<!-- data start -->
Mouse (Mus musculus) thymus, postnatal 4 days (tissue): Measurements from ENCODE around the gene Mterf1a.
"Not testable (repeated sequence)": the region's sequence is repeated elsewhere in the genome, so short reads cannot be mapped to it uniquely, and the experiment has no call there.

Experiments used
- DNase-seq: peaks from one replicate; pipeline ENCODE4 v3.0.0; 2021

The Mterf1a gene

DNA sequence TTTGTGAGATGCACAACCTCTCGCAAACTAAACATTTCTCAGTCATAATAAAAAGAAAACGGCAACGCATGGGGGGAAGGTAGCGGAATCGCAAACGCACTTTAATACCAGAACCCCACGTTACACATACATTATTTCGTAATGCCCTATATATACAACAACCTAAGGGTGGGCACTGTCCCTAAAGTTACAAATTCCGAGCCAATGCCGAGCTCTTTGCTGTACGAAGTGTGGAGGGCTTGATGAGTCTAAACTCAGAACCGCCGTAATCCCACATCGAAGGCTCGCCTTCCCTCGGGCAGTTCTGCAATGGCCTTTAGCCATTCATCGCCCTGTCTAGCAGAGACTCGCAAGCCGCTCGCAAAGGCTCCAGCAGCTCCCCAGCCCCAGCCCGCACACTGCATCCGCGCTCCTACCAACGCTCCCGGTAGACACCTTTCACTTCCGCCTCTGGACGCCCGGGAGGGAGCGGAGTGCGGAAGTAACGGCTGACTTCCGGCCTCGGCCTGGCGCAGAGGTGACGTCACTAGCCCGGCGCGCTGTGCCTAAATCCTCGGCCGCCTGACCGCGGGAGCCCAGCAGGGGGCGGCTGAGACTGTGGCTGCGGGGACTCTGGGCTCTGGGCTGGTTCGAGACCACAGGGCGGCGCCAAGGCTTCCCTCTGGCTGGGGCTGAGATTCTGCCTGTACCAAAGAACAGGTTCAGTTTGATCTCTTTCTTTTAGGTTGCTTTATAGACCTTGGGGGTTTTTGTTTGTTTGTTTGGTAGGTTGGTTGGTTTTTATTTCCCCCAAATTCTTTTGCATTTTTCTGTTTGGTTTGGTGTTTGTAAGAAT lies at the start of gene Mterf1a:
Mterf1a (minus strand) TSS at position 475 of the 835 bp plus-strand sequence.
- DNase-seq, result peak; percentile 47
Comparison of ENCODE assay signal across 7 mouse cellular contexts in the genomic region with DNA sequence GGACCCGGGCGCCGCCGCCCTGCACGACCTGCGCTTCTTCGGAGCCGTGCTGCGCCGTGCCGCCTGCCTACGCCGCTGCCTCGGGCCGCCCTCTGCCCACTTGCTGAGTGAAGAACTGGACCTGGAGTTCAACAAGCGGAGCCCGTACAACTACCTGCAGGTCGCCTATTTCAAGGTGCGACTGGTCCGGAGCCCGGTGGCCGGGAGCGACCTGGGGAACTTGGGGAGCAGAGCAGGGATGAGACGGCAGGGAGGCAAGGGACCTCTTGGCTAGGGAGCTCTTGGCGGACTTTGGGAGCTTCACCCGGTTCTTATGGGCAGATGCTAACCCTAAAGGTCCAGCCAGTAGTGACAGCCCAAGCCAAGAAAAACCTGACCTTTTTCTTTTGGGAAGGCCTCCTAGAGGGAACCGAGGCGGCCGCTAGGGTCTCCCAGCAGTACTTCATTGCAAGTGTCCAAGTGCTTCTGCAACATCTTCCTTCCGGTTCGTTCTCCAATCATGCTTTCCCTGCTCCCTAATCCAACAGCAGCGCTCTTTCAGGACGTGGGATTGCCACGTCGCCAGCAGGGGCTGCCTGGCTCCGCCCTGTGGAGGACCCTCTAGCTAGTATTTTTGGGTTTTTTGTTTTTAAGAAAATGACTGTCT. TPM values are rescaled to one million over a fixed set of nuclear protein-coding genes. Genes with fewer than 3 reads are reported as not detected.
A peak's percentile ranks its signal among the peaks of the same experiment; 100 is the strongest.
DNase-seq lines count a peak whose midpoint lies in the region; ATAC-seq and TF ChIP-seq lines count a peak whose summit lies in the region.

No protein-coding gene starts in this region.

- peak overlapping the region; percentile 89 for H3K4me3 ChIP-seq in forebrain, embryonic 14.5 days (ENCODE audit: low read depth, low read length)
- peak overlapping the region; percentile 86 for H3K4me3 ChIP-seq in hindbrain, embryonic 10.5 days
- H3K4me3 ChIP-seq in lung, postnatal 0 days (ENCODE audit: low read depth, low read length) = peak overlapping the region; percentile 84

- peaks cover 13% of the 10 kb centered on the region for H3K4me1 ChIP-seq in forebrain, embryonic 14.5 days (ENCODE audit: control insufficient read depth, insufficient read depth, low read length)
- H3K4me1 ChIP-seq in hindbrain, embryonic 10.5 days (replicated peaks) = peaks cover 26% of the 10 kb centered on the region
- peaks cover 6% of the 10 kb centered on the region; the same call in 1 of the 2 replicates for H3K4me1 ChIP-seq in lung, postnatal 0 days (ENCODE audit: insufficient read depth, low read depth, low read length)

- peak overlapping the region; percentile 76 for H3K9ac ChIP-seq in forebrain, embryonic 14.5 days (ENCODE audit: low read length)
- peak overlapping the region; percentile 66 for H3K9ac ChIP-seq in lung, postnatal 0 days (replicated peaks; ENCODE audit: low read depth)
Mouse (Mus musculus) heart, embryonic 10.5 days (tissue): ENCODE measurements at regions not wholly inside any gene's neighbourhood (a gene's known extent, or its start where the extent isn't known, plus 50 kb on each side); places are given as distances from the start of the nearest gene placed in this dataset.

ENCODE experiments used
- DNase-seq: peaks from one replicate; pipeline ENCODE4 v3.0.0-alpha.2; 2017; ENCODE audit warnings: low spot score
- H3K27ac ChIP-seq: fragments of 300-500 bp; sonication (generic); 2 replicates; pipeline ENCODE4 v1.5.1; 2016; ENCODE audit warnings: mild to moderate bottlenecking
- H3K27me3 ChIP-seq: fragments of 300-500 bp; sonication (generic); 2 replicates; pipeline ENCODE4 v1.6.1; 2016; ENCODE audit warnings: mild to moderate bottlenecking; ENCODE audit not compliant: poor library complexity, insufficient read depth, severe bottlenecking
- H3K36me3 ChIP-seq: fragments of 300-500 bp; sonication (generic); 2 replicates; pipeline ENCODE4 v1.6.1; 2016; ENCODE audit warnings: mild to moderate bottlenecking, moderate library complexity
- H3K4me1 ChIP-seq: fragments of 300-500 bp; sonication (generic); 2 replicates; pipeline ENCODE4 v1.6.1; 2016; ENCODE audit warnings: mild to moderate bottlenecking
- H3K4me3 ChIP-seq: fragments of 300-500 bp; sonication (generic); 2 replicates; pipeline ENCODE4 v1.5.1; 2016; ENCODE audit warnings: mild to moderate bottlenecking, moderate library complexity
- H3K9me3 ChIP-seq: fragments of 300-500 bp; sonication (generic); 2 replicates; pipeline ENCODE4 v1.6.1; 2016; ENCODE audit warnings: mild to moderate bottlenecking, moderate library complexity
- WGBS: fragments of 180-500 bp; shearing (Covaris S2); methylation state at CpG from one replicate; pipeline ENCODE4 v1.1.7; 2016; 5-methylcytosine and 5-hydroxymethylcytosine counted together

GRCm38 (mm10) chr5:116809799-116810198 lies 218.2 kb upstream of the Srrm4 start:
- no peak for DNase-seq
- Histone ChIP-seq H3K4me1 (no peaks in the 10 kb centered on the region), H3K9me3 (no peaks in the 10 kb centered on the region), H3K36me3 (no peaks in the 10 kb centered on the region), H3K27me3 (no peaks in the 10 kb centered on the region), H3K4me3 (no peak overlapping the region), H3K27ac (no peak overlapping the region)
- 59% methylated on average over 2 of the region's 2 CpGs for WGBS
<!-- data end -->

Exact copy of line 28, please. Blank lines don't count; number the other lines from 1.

- H3K4me3 ChIP-seq: fragments of 300-500 bp; sonication (generic); 2 replicates; pipeline ENCODE4 v1.5.1; 2016; ENCODE audit warnings: mild to moderate bottlenecking, moderate library complexity